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Increased frequency of chromosome translocations in airline pilots with long-term flying experience.

Authors
Yong-LC; Sigurdson-AJ; Ward-EM; Waters-MA; Whelan-EA; Petersen-MR; Bhatti-P; Ramsey-MJ; Ron-E; Tucker-JD
Source
Occup Environ Med 2009 Jan; 66(1):56-62
NIOSHTIC No.
20034825
Abstract
Background: Chromosome translocations are an established biomarker of cumulative exposure to external ionising radiation. Airline pilots are exposed to cosmic ionising radiation, but few flight crew studies have examined translocations in relation to flight experience. Methods: We determined the frequency of translocations in the peripheral blood lymphocytes of 83 airline pilots and 50 comparison subjects (mean age 47 and 46 years, respectively). Translocations were scored in an average of 1039 cell equivalents (CE) per subject using fluorescence in situ hybridisation (FISH) whole chromosome painting and expressed per 100 CE. Negative binomial regression models were used to assess the relationship between translocation frequency and exposure status and flight years, adjusting for age, diagnostic x ray procedures, and military flying. Results: There was no significant difference in the adjusted mean translocation frequency of pilots and comparison subjects (0.37 (SE 0.04) vs 0.38 (SE 0.06) translocations/100 CE, respectively). However, among pilots, the adjusted translocation frequency was significantly associated with flight years (p=0.01) with rate ratios of 1.06 (95% CI 1.01 to 1.11) and 1.81 (95% CI 1.16 to 2.82) for a 1- and 10-year incremental increase in flight years, respectively. The adjusted rate ratio for pilots in the highest compared to the lowest quartile of flight years was 2.59 (95% CI 1.26 to 5.33). Conclusions: Our data suggests that pilots with longterm flying experience may be exposed to biologically significant doses of ionising radiation. Epidemiological studies with longer follow-up of larger cohorts of pilots with a wide range of radiation exposure levels are needed to clarify the relationship between cosmic radiation exposure and cancer risk.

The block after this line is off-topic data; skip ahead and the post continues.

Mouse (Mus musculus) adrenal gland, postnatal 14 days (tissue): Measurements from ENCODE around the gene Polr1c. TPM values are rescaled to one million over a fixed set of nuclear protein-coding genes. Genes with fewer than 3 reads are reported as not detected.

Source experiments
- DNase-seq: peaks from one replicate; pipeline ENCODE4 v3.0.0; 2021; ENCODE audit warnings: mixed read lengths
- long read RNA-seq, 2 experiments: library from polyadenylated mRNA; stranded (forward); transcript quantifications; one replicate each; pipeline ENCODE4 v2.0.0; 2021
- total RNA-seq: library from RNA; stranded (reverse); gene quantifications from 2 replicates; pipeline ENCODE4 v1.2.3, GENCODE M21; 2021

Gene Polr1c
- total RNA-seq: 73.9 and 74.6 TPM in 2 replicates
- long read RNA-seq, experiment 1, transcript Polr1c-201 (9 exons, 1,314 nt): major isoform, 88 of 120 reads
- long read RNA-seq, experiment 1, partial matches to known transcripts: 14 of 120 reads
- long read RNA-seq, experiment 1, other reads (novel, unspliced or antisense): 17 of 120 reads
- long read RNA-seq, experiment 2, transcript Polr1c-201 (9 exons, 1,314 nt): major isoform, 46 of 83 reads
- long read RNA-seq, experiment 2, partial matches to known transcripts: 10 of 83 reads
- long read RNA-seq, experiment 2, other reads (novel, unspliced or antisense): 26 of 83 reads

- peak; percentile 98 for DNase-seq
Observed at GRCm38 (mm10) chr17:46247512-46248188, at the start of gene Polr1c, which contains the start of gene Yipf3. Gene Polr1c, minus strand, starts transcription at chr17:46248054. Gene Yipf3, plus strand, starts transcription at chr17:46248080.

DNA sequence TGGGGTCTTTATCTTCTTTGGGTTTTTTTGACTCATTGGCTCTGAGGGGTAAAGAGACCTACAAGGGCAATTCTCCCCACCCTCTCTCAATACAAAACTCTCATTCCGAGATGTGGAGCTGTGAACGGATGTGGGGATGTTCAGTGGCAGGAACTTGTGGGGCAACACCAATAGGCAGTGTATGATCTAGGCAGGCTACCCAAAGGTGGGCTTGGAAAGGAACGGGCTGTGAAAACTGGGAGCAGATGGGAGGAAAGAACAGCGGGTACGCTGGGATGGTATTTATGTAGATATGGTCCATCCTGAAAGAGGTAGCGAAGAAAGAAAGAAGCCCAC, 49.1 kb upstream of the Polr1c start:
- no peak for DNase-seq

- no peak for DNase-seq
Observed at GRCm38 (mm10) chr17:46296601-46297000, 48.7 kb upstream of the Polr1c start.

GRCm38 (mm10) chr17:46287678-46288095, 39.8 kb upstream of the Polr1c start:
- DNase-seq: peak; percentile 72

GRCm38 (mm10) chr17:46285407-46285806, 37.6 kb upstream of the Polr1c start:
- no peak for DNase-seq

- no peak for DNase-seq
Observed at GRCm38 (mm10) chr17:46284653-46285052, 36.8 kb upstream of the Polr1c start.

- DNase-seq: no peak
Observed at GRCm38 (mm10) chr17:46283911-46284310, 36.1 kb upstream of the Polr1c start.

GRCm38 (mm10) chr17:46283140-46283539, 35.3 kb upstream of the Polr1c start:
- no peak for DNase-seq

Keywords
Pilots; Radiation; Chromosome-damage; Chromosome-disorders; Ionizing-radiation; Biomarkers; Long-term-exposure; Flight-personnel; Flying; Men; Carcinogens; Genetics; Cytology; Biological-effects
Contact
Dr Lee C Yong, National Institute for Occupational Safety and Health, Division of Surveillance, Hazard Evaluations and Field Studies, Industrywide Studies Branch, Mail Stop R-15, 4676 Columbia Parkway, Cincinnati, OH 45226-1998
CODEN
OEMEEM
Publication Date
20090101
Document Type
Journal Article
Email Address
LAY7@CDC.GOV
Fiscal Year
2009
NTIS Accession No.
NTIS Price
Issue of Publication
1
ISSN
1351-0711
NIOSH Division
DSHEFS; DART
Priority Area
Transportation, Warehousing and Utilities; Manufacturing
Source Name
Occupational and Environmental Medicine
State
OH; CA; GA; MD; MI
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